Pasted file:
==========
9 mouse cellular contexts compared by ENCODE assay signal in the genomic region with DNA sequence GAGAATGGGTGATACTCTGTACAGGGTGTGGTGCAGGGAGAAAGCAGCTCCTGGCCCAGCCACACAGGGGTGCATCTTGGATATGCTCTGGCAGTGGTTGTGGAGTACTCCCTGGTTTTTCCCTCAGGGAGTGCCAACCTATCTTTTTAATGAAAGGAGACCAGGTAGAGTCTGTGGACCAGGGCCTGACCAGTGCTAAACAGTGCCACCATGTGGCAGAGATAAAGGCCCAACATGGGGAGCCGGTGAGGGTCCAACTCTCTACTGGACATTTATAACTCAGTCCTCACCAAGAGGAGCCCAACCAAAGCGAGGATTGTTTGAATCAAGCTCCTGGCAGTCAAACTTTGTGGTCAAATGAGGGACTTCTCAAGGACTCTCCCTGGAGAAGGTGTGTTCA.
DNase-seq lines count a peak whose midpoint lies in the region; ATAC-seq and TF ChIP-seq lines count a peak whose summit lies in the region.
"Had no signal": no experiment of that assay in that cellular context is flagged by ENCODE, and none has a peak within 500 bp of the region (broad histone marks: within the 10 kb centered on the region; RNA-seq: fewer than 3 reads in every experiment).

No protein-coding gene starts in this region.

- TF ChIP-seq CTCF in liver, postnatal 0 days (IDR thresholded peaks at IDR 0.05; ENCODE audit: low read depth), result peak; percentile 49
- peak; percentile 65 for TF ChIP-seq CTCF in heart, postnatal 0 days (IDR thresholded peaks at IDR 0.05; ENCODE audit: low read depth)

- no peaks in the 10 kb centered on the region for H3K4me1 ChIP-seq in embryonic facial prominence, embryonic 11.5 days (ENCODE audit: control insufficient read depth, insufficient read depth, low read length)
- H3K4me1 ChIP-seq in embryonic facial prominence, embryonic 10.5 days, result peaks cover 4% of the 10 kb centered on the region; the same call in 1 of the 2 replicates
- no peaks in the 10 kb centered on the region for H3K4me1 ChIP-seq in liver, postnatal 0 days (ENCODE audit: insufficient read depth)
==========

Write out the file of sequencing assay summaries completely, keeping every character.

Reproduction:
9 mouse cellular contexts compared by ENCODE assay signal in the genomic region with DNA sequence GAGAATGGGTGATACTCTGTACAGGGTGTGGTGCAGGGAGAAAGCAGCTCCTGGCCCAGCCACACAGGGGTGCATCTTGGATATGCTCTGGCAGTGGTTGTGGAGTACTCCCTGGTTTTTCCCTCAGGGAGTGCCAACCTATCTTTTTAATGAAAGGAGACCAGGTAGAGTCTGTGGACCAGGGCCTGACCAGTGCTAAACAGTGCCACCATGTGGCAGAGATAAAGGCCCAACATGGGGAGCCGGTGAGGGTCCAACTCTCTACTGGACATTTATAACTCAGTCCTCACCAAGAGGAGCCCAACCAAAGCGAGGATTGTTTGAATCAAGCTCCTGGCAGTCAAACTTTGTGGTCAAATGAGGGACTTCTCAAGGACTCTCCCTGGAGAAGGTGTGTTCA.
DNase-seq lines count a peak whose midpoint lies in the region; ATAC-seq and TF ChIP-seq lines count a peak whose summit lies in the region.
"Had no signal": no experiment of that assay in that cellular context is flagged by ENCODE, and none has a peak within 500 bp of the region (broad histone marks: within the 10 kb centered on the region; RNA-seq: fewer than 3 reads in every experiment).

No protein-coding gene starts in this region.

- TF ChIP-seq CTCF in liver, postnatal 0 days (IDR thresholded peaks at IDR 0.05; ENCODE audit: low read depth), result peak; percentile 49
- peak; percentile 65 for TF ChIP-seq CTCF in heart, postnatal 0 days (IDR thresholded peaks at IDR 0.05; ENCODE audit: low read depth)

- no peaks in the 10 kb centered on the region for H3K4me1 ChIP-seq in embryonic facial prominence, embryonic 11.5 days (ENCODE audit: control insufficient read depth, insufficient read depth, low read length)
- H3K4me1 ChIP-seq in embryonic facial prominence, embryonic 10.5 days, result peaks cover 4% of the 10 kb centered on the region; the same call in 1 of the 2 replicates
- no peaks in the 10 kb centered on the region for H3K4me1 ChIP-seq in liver, postnatal 0 days (ENCODE audit: insufficient read depth)